Quote of the Month

The background to the organized sound of Gregorian chant, in a mediaeval monastic community, was not random noise. Silence—the silence of nature itself, in which the random noises of culture were swallowed up—was one of the facts of mediaeval life, outside the cloister as inside it. Against the quietness that enveloped the ear, and the tracts of unaltered nature—wood, bramble, heath, swamp—that made up its solid equivalent, any designed structure of sound or stone acquired a corresponding rarity and singularity. In an ill-articulated world, a place not yet crammed with signs, images, and designed objects, the impact of a choir heard in the vast petrified forest of a Gothic cathedral might well have exceeded anything we take for “normal” cultural experience today. Now we see the same cathedral through a vast filter that includes our eclectic knowledge of all other cathedrals (visited or seen in photographs), all other styles of buildings from primitive nuraghi to the World Trade Centre, the ads in the street outside it, the desanctification of the building, its conversion into one more museum-to-itself, the secular essence of our culture, the memory of “mediaeval” sideshows at Disney World, and so and so forth; while similar transpositions have happened to the matrix in which we hear music. The choir competes, in our unconscious, with jack-hammers, car brakes, and passing 747s, not merely the rattle of a cart or the lowing of cattle. Nor does the chant necessarily seem unique, for one can go home and listen to something very like it on the stereo. Because nothing could be retrieved or reproduced, the pre-technological ear listened to—as the pre-technological eye was obliged to scrutinize—one thing at a time. Objects and images could not, except at the cost of great labour, be reproduced or multiplied. There was no print, no film, no cathode-ray tube. Each object, singular; each act of seeing transitive. The idea that we would live immersed in a haze of almost undifferentiated images, that the social function of this image-haze would be to erode distinctions rather than multiply the possible discriminations about reality, would have been unthinkable to our great-grandparents—let alone our remote ancestors.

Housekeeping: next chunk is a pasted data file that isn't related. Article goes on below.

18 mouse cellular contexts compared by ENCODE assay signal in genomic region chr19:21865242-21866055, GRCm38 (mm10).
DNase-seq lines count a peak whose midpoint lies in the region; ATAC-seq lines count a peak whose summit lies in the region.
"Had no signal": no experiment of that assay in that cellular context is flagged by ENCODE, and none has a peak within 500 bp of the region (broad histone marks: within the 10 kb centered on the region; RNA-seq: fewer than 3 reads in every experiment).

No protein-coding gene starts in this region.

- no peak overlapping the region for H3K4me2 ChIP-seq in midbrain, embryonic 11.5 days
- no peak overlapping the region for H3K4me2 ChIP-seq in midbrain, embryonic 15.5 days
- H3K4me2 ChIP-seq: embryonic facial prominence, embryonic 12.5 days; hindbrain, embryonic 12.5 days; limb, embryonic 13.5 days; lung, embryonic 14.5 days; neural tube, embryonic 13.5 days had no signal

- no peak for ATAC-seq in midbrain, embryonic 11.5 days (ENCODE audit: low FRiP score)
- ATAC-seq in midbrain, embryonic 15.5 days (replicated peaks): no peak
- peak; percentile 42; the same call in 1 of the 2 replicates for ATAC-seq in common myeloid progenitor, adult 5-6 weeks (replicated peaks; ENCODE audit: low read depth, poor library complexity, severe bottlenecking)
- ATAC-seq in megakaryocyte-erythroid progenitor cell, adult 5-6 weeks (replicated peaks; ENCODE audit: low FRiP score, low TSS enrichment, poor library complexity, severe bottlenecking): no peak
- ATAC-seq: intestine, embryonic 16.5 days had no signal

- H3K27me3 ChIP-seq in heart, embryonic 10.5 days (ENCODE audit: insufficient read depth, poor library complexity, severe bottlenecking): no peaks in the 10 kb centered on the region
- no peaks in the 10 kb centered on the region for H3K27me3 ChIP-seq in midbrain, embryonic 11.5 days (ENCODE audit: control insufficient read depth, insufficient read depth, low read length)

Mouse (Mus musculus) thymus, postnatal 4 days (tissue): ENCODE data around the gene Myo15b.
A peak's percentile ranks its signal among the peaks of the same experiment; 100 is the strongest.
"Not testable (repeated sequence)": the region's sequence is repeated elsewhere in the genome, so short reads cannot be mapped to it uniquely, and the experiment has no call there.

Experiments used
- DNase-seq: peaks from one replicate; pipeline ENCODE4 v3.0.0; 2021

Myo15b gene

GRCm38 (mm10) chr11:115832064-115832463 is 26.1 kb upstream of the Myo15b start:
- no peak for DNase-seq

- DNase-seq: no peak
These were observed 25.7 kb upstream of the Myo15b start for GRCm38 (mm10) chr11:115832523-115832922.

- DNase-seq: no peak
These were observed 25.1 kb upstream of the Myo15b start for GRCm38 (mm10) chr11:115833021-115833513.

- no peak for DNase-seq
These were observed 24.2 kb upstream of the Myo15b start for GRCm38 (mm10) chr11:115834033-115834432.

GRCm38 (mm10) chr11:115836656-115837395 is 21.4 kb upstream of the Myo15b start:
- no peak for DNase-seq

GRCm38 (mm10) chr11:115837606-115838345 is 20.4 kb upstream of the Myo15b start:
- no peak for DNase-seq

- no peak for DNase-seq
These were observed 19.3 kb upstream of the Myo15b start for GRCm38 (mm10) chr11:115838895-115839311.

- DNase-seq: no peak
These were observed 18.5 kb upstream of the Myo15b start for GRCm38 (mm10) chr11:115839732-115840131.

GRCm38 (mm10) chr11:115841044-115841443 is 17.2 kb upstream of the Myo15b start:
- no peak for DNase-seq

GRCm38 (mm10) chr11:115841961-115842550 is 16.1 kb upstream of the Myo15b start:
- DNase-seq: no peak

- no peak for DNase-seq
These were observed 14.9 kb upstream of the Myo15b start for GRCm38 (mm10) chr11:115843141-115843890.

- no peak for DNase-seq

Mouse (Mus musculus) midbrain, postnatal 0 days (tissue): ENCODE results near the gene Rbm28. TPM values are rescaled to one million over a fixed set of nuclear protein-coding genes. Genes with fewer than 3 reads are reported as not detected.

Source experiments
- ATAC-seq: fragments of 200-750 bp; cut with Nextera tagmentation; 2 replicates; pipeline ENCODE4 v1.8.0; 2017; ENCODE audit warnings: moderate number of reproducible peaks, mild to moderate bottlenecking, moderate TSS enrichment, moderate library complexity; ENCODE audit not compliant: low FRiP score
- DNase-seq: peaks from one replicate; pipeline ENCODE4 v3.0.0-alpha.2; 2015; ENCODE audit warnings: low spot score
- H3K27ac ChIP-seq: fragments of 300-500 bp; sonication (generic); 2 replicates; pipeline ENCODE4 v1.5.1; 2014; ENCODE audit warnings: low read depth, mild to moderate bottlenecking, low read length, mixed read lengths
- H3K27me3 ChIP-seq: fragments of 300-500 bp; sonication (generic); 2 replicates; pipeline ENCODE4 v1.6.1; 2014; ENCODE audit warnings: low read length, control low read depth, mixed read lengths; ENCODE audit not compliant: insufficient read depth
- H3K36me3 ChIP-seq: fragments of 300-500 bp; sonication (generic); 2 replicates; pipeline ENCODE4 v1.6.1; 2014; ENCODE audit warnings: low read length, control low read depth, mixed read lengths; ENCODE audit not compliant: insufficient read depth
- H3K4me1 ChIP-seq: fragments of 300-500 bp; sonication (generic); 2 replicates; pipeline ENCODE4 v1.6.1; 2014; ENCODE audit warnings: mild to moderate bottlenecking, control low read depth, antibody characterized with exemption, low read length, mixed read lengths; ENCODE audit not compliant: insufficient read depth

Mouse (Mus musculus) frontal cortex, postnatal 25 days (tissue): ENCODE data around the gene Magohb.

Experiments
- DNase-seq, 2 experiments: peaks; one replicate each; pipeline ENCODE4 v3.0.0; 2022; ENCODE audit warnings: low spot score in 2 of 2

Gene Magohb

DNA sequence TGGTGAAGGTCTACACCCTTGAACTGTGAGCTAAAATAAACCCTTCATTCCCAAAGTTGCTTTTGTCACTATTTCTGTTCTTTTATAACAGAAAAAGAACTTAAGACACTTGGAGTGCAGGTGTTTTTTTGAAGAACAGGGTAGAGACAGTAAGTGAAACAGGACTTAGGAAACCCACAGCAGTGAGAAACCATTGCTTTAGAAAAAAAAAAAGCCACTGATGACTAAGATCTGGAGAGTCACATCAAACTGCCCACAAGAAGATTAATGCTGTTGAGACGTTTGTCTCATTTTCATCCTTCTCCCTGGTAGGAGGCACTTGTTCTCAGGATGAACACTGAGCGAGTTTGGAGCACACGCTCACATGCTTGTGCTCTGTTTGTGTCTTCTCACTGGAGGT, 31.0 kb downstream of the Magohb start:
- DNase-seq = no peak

Robert Hughes

We live in a world in which change is primarily driven by emergent technology. We live in a world in which, I suspect, technology trumps ideology, every time.

[…]

Our reaction to these things is amazingly similar to the reaction of the Victorians to technologies like the railroad and the gramophone. If you go back to first-person accounts—diary entries of individuals encountering those things—it wasn’t like, “Wow, that’s wonderful!” They were scared shitless. They were reeling with the shock of the new. They didn’t know where anything was headed, and it made them sort of angry, often as not. I think it’s the way we react to these things.

The surprising thing about it – I almost said the insidious thing, but I’m trying to be anthropological—the surprising thing, to me, is that once we have our gramophone, or iPad, or locomotive, we become that which has the gramophone, the iPad, or the locomotive, and thereby, are instantly incapable of recognizing what just happened to us, as I believe we’re incapable of understanding what broadcast television, or the radio, or telephony did to us.